Uchisar

Part and parcel of the Cappadocia landscape, Uçhisar is laden with two meanings in its prefix ‘uç’ meaning ‘tip’ and ‘to fly’, as in the region’s citadel that grazes the sky and its pigeons that turn flips in the air.

W hen the world was young and no humans yet inhabited the earth, the land was rocked by erupting volcanoes whose molten lava and thick ash covered everything. Rocks hurled from their craters fell to earth several kilometers away. As they cooled, the lava and ash hardened in time and turned to stone. Then the rains fell, much water washed over the stone, and harsh winds blew. A long time later Anatolia welcomed a people known as the Hittites, who regarded the extinct volcano of central Anatolia as sacred. They called it Hargaia, after a mountain goddess of the same name. Today we call that mountain Erciyes, a 3916-meter-high peak that changed the geological structure of Cappadocia together with its close neighbor Hasan Dağı, Erciyes gazes proudly over the earth. And as it does so, the wind and rain continue to do their work, giving rise to erosion which continues slowly to alter the character of Cappadocia even as I write. And mothers still braid their daughters’ hair in the style of the Hittites.

LIKE A WORM-EATEN APPLE!
To my mind Uçhisar is Cappadocia’s ‘scenic capital’. For unless you’re a bird, a balloon, a cloud or an airplane, the citadel at Uçhisar is the highest point from which you can survey this eerie landscape. A traveler entering the town at dawn might take one glance at the earth here and think the place was inhabited by fairies and djinns. The only difference being that they don’t materialize out of magic lamps but, if they appear at all, are conjured up from apertures in the citadel! Actually it’s stretching it a little to call this a citadel because it looks more like a gigantic rock in which treasure hunters never tire of boring holes. At dusk, when the sun hides sinks below the horizon and prepares to warm the children on the other side of the earth, you must climb to the top of Uçhisar citadel, which stands there like a worm-eaten apple, and savor the pleasure of being a traveler. You must watch as the lights come on one by one in the houses below, and the earth is transformed into a lunar landscape in the cool night air. And the moon, rising behind the citadel, turns it into a blood-red lantern, adding, in the words of poet Can Yücel, ‘a silvery touch’ to the scene.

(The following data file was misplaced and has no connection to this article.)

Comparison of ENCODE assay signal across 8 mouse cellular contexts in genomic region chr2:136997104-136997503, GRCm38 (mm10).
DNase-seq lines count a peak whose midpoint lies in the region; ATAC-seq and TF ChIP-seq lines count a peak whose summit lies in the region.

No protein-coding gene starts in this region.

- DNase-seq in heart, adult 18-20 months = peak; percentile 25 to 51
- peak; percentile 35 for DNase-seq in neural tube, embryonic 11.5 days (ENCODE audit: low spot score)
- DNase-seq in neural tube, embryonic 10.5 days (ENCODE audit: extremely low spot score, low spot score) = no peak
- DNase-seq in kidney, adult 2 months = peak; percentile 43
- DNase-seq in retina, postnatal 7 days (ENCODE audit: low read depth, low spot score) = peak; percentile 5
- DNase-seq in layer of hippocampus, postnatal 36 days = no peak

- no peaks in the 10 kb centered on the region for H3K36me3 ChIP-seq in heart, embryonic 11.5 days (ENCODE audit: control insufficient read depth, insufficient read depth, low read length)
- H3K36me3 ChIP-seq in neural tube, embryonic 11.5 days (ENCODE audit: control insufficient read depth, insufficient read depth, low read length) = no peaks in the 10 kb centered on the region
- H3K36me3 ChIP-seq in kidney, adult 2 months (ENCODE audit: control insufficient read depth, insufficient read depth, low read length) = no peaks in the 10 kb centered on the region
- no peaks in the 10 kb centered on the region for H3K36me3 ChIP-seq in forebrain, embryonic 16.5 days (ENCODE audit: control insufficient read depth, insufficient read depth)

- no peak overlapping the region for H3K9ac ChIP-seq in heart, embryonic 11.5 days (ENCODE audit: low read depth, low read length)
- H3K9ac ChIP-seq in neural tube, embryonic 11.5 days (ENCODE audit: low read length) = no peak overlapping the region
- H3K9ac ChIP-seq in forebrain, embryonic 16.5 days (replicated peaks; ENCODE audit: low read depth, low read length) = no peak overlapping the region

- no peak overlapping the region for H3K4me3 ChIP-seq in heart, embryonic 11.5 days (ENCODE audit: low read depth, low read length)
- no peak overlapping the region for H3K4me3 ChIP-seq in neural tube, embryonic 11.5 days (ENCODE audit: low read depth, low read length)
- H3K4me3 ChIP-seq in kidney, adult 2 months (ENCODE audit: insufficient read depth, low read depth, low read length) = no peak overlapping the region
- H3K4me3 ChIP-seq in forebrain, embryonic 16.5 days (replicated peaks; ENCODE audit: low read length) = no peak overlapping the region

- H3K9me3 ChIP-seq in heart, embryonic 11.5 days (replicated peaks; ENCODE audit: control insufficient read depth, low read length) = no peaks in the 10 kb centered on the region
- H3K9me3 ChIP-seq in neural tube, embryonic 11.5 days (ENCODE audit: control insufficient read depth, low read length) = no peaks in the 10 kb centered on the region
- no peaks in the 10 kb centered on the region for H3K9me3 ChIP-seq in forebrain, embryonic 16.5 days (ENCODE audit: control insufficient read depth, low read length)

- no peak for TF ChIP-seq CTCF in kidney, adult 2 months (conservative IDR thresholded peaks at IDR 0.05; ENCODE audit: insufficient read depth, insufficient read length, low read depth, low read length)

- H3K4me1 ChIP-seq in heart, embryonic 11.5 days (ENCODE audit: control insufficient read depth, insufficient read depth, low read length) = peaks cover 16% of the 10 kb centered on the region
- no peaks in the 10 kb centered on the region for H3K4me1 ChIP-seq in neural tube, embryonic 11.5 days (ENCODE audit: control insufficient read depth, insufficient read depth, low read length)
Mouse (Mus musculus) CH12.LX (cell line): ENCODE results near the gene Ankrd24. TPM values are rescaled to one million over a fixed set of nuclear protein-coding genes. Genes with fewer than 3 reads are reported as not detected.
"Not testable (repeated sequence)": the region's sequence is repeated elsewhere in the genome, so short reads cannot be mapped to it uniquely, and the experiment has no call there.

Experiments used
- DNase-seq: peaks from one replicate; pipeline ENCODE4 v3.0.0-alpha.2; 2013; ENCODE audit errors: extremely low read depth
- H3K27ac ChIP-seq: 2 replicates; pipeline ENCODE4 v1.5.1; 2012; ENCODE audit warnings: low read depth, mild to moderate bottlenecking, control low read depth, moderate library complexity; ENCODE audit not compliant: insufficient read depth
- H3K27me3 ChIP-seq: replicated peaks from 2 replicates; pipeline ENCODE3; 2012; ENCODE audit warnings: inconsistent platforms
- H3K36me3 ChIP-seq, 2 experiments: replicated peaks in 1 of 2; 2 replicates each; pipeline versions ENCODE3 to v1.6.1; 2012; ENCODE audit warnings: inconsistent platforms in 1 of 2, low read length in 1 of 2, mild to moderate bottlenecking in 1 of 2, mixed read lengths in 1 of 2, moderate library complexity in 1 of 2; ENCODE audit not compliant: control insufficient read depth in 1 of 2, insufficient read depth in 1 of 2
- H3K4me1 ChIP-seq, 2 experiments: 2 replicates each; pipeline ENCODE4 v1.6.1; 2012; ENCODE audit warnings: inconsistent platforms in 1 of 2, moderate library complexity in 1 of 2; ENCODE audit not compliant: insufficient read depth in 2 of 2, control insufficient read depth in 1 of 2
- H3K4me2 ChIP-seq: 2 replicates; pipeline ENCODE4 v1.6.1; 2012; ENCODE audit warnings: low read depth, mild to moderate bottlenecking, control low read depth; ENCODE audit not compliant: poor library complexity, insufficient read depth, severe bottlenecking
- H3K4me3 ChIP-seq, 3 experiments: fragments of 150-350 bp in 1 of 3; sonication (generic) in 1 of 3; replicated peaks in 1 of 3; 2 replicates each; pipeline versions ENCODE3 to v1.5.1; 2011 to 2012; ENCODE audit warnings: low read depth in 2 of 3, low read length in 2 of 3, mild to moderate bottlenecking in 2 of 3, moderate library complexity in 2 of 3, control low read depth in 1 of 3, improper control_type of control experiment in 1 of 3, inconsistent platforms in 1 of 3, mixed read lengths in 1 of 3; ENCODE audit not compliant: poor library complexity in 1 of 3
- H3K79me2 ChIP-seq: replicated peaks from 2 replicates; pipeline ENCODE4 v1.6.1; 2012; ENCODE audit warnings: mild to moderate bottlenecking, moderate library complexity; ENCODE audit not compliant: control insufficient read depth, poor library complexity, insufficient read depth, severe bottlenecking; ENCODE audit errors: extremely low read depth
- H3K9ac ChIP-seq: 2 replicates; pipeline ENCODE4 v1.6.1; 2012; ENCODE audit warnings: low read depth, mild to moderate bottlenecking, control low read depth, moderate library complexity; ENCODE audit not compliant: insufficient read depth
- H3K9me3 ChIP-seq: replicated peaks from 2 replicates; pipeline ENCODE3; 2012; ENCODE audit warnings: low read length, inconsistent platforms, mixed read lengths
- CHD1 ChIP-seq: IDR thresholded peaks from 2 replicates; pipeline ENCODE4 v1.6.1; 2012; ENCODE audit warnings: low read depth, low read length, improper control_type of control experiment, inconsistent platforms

If you’re a serious traveler and you’re not too tired already, take a nocturnal stroll on the paths winding down from the citadel. For this walk that you will take among the ‘fairy chimneys’ standing there like a gang of men in hoods will be so incredible that you will never be able to believe it for the rest of your life. If truth be told, Cappadocia takes on a rather frightening aspect in the cold and dark. At such moments I picture in my mind thousands of candles lined up around the pigeons’ nests being lit one by one. No offense to the moon, but nothing at Cappadocia can create such a spellbinding nocturnal landscape as the trembling glow of candles. But moon and candles notwithstanding, don’t forget to take along a flashlight on your evening stroll, and to wear heavy clothes.

PIGEONS BLOTTING OUT THE SUN